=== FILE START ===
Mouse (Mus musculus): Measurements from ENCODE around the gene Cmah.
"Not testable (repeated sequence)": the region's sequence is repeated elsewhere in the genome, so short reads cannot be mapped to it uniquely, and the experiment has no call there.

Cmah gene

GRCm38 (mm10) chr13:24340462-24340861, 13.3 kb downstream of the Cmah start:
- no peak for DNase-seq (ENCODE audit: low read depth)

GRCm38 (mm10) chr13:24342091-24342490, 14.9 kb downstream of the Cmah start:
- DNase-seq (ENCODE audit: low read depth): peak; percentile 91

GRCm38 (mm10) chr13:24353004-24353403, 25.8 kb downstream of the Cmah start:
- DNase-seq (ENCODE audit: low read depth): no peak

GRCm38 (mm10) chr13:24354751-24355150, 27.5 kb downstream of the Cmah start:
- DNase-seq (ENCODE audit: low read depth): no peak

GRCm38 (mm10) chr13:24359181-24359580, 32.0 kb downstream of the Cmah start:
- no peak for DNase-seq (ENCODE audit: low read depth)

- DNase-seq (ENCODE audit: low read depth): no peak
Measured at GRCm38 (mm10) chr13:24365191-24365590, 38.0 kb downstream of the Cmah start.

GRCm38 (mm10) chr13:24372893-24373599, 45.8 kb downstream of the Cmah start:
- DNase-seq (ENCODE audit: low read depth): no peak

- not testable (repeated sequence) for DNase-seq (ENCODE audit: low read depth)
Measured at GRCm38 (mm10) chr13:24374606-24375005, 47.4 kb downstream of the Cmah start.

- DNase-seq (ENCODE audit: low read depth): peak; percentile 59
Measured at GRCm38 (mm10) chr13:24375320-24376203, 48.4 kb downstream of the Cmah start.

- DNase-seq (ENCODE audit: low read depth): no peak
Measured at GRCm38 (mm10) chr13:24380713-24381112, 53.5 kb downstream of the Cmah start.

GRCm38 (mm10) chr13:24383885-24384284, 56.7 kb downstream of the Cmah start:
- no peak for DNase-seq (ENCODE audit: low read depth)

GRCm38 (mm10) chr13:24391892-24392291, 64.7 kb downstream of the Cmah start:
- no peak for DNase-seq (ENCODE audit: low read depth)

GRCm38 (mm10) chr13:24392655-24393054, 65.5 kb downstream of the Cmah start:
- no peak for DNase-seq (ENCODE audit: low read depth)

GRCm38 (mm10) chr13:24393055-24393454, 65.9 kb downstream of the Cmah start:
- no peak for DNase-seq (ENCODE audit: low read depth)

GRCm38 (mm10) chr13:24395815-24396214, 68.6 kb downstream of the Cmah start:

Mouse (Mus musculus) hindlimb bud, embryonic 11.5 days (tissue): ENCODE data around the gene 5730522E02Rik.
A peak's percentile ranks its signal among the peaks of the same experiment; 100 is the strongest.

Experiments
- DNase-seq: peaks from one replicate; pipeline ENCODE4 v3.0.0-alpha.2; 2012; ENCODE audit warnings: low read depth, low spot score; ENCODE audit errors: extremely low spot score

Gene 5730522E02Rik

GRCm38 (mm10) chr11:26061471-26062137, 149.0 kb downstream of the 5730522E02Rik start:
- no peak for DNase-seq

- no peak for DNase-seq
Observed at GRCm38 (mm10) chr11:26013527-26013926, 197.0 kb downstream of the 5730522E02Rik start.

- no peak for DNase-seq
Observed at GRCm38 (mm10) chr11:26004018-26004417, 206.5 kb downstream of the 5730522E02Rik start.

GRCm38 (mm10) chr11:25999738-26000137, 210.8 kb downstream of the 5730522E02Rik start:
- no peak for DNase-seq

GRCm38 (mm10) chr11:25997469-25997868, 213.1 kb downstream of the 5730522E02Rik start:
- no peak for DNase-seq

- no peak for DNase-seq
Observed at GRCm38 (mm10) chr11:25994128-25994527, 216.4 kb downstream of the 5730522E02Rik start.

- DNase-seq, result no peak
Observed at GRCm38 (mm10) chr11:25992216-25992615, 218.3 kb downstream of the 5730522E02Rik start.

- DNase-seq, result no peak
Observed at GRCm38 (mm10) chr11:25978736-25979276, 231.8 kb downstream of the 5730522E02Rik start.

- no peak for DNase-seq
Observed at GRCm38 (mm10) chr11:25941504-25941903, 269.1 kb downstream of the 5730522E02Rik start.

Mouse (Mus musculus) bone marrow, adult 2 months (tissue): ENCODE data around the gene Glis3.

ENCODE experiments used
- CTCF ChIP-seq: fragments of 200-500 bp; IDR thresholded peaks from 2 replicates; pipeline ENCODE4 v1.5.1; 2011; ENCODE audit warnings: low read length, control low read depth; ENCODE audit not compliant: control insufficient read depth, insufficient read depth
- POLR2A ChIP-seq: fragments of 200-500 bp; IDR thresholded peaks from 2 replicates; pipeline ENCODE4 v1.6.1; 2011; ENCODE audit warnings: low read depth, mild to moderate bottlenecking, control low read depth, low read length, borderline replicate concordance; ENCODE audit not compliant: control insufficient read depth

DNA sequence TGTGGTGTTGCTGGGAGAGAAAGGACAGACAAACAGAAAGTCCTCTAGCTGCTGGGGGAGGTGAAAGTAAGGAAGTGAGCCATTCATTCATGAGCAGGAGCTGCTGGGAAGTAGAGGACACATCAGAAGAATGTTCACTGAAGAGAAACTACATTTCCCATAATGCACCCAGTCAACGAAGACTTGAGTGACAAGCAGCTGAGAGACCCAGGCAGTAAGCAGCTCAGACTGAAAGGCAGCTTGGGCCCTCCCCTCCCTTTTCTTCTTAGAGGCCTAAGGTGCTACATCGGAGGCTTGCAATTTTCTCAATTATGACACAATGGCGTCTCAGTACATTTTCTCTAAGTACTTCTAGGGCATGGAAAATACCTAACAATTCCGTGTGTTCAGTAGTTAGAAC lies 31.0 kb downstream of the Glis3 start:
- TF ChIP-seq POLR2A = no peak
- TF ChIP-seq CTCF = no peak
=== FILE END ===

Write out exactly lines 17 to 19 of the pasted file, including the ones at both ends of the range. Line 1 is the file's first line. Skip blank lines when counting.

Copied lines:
- DNase-seq (ENCODE audit: low read depth): no peak

- not testable (repeated sequence) for DNase-seq (ENCODE audit: low read depth)
Measured at GRCm38 (mm10) chr13:24374606-24375005, 47.4 kb downstream of the Cmah start.